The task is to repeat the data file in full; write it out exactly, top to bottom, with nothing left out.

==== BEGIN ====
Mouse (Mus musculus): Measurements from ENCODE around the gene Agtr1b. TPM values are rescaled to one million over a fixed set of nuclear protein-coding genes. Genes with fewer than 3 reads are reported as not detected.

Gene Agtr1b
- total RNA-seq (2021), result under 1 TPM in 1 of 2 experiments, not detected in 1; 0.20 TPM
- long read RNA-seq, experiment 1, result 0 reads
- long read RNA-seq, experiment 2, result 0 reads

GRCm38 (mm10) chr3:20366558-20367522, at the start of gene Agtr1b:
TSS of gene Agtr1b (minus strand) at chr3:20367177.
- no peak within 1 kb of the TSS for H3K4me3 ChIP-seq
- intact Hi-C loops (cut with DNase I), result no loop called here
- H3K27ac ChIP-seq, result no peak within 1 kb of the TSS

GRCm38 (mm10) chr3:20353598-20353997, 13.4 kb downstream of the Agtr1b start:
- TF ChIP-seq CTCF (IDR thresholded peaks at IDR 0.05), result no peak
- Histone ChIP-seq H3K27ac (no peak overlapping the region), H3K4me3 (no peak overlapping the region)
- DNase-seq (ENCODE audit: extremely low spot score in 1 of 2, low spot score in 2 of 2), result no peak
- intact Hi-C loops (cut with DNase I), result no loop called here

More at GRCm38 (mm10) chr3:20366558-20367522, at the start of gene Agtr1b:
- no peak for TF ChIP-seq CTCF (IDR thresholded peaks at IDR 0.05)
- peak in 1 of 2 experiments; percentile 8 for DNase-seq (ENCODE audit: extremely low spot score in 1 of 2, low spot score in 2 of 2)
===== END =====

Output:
Mouse (Mus musculus): Measurements from ENCODE around the gene Agtr1b. TPM values are rescaled to one million over a fixed set of nuclear protein-coding genes. Genes with fewer than 3 reads are reported as not detected.

Gene Agtr1b
- total RNA-seq (2021), result under 1 TPM in 1 of 2 experiments, not detected in 1; 0.20 TPM
- long read RNA-seq, experiment 1, result 0 reads
- long read RNA-seq, experiment 2, result 0 reads

GRCm38 (mm10) chr3:20366558-20367522, at the start of gene Agtr1b:
TSS of gene Agtr1b (minus strand) at chr3:20367177.
- no peak within 1 kb of the TSS for H3K4me3 ChIP-seq
- intact Hi-C loops (cut with DNase I), result no loop called here
- H3K27ac ChIP-seq, result no peak within 1 kb of the TSS

GRCm38 (mm10) chr3:20353598-20353997, 13.4 kb downstream of the Agtr1b start:
- TF ChIP-seq CTCF (IDR thresholded peaks at IDR 0.05), result no peak
- Histone ChIP-seq H3K27ac (no peak overlapping the region), H3K4me3 (no peak overlapping the region)
- DNase-seq (ENCODE audit: extremely low spot score in 1 of 2, low spot score in 2 of 2), result no peak
- intact Hi-C loops (cut with DNase I), result no loop called here

More at GRCm38 (mm10) chr3:20366558-20367522, at the start of gene Agtr1b:
- no peak for TF ChIP-seq CTCF (IDR thresholded peaks at IDR 0.05)
- peak in 1 of 2 experiments; percentile 8 for DNase-seq (ENCODE audit: extremely low spot score in 1 of 2, low spot score in 2 of 2)